Professor Kersey’s writings on education are strongly critical of the current university system. His book “The University Outside State Control” draws on examples including the University of Buckingham in the UK as well as distance education institutions in the UK, the USA, and Denmark. Professor Kersey discusses what he perceives as the overwhelmingly negative results of the increasing control of higher education by government in the post-1945 era and makes a case for an independent, proprietorial model of individualized higher education in contrast to mass and centralized systems. His earlier work “A History of the Central School of Religion” examines the work and critical reception of one of the oldest US-based correspondence universities, of which he is now a Fellow.
For Professor Kersey, the transition in education towards centralization and government control is ideologically and politically motivated, and this forms part of his wider traditionalist criticism of Cultural Marxism. He has called for a traditionalist educational counter-establishment that can balance this with a concentration upon outcomes rather than processes, individual student need rather than the imposition of university systems, and the scholarly approach of the Right. He is a particular critic of postmodernism and of scientific and historical method (particularly peer review) when applied to the arts and humanities, holding that such areas are inherently subjective and that the imposition of scientific and historical methods are generally attempts at soft censorship and the reinforcement of Leftist hegemony.
The search for the seeds of his desired educational counter-establishment led Professor Kersey to an in-depth study of alternative higher education across the globe, including both teaching and candidacy for awards, and, for a time, engagement in online controversy in which he debated advocates for government control who sought the elimination of legitimate (in his view) alternative educational provision in small, niche distance learning institutions outside the educational mainstream. In the course of his first-hand exploration of individualized distance learning, Professor Kersey’s experiences included studying at the doctoral level at a Pentecostal seminary in Texas and at several universities in Central America; obtaining a certificate in management from INSEAD; serving as part-time dean of faculty at a Danish private university; consulting for an African university, and engaging in detailed dialogue with sometimes unconventional university owners and managers who demonstrated highly varied ideological perspectives and insights into their sector.
The ultimate result of this endeavour was the inception of European-American University (EAU) (Commonwealth of Dominica) in 2003, where Professor Kersey served as President and Director of Academic Affairs until the merger of European-American University into the Western Orthodox University at the end of 2016.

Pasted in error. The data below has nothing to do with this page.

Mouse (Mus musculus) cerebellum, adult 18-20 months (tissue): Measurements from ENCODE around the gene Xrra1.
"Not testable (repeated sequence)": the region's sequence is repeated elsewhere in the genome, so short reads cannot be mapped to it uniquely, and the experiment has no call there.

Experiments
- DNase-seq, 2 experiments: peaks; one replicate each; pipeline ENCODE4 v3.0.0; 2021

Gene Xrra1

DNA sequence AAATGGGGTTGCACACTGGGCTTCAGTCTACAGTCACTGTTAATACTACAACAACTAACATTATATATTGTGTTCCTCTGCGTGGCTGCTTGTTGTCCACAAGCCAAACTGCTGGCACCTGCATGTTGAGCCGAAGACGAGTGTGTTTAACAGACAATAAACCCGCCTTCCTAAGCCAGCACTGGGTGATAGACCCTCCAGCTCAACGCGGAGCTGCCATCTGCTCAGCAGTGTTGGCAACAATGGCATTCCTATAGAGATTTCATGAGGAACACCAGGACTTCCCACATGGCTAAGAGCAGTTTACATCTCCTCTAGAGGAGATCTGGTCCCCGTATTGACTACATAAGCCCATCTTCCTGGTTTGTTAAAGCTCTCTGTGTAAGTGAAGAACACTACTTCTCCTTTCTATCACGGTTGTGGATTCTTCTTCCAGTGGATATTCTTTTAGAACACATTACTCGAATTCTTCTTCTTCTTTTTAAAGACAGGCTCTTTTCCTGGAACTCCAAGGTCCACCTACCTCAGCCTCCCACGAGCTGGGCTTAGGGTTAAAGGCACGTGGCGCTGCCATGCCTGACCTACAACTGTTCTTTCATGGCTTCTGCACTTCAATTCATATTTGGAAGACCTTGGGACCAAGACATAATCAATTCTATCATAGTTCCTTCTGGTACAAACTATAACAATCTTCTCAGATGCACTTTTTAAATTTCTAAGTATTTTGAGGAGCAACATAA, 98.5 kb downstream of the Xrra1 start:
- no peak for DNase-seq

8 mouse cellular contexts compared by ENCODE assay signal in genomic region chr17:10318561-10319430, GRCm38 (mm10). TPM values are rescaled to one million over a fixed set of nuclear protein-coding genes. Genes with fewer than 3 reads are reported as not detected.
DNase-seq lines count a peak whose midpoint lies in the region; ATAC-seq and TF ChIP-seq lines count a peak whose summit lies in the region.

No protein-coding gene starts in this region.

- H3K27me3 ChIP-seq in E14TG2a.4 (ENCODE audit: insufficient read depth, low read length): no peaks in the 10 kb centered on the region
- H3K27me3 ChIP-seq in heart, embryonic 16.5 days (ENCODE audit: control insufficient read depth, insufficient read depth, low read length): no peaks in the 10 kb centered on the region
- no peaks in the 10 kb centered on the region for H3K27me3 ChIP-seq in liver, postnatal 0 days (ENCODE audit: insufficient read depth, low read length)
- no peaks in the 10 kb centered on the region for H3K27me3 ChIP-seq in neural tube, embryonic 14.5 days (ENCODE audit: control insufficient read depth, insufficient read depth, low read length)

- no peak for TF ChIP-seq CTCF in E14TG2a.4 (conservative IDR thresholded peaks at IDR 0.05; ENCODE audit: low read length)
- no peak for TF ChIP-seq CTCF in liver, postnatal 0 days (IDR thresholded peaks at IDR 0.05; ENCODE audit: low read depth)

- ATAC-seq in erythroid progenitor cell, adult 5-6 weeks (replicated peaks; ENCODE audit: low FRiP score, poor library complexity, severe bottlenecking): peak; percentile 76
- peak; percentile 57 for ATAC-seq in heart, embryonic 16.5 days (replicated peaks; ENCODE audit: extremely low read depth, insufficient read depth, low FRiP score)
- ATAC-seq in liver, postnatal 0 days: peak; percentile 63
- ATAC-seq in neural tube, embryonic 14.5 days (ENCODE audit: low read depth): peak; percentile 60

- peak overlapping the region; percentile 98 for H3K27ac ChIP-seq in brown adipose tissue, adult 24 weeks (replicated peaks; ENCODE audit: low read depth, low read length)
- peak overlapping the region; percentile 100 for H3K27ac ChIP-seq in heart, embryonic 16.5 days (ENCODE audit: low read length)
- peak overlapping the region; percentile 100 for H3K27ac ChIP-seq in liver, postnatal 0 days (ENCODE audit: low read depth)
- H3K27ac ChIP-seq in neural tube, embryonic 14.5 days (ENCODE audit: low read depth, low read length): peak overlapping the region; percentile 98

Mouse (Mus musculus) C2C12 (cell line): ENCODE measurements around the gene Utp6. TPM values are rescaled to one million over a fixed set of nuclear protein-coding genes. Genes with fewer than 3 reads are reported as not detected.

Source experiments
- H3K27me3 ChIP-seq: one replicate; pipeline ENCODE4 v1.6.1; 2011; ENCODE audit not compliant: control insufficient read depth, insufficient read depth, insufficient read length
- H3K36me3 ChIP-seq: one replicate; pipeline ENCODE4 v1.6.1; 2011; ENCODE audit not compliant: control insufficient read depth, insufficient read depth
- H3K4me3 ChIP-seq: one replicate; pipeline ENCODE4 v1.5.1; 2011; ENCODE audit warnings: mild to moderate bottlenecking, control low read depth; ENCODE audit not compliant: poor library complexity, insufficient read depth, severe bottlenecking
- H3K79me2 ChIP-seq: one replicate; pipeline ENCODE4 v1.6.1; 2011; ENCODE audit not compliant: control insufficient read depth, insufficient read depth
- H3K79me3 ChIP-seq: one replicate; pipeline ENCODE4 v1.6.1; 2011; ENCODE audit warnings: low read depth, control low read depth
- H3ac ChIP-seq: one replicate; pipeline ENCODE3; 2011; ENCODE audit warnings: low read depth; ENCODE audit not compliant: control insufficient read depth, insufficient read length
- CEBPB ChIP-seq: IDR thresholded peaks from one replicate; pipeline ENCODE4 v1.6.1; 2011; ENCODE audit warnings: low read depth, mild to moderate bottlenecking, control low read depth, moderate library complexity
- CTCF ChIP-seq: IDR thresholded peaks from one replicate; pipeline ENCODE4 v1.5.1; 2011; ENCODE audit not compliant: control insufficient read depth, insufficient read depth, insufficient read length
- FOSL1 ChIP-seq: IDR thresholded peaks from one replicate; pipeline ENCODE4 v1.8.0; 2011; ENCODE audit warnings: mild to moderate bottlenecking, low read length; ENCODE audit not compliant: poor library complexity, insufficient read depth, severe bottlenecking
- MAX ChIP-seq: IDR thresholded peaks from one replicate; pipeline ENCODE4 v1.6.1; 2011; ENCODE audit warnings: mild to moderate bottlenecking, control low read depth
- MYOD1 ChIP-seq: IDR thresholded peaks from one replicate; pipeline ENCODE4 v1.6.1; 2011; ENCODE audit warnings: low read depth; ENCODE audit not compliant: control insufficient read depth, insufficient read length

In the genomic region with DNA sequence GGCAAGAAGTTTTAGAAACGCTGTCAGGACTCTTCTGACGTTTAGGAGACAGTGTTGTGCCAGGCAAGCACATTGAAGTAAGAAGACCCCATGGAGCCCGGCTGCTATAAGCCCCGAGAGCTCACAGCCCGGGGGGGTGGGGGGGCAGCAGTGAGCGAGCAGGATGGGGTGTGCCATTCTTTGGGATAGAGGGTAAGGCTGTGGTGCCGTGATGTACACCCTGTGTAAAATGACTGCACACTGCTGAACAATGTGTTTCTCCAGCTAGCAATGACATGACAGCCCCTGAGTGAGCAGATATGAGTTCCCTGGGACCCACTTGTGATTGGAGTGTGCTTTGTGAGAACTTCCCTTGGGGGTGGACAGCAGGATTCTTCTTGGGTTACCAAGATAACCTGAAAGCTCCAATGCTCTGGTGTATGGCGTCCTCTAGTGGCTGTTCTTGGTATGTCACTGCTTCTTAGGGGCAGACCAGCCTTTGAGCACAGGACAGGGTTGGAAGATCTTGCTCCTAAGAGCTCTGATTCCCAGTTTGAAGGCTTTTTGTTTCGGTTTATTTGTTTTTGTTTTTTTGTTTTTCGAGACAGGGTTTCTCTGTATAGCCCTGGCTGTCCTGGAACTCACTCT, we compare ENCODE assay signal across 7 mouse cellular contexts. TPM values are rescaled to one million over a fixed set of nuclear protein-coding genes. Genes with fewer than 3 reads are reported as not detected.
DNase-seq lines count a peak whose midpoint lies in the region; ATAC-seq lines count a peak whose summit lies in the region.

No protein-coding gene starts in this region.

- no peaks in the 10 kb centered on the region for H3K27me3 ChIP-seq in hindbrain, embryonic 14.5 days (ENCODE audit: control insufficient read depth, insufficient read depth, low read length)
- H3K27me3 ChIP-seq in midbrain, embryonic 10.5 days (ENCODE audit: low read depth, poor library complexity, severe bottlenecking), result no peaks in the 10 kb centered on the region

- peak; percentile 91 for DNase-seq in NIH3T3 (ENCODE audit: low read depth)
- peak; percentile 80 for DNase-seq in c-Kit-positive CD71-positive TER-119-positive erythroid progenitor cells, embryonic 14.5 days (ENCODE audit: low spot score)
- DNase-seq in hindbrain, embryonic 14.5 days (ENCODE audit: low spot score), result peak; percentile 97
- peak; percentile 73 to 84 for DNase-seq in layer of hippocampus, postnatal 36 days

The vision of education that is promoted through Professor Kersey’s management is one of tailored solutions for discerning high achievers who wish to engage dynamically with their own individualized educational process and who prefer the efficiency and freedom from bureaucracy that this can offer, rather than the mass market product available elsewhere. As part of his academic responsibilities, Professor Kersey oversees several research centres, including the the online Henselt Library, which makes rare scores of nineteenth-century piano music available to the public, OXCEL – The Oxford Centre for Leadership and the Holy Apostles Glastonbury Biblical Seminary, which continues to function as the seminary for the Apostolic Episcopal Church. Professor Kersey holds a full professorship in the International Program at the Universidad Empresarial de Costa Rica (UNEM).
Acknowledged as an expert in the area of international credentials and their comparability, Professor Kersey has also been Senior Consultant for Career Consulting International, Florida, USA, since 2005. In this capacity he has provided expert opinion on over ten thousand of the most complex credential-related cases before the United States Citizenship and Immigration Service, dealing regularly with Referrals for Evidence, Denials and Administrative Appeals Office proceedings. Working closely with Dr Sheila Danzig, Director of CCI, he has developed a client-centred approach of advocacy designed to ensure fair treatment for those educated outside the United States, with particular interests in the Indian subcontinent. This challenging strategy has represented a radical departure from conventional concepts of the foreign credential evaluator as being purely the establishment’s gatekeeper, with attorneys citing it as being instrumental to achieving success in numerous cases.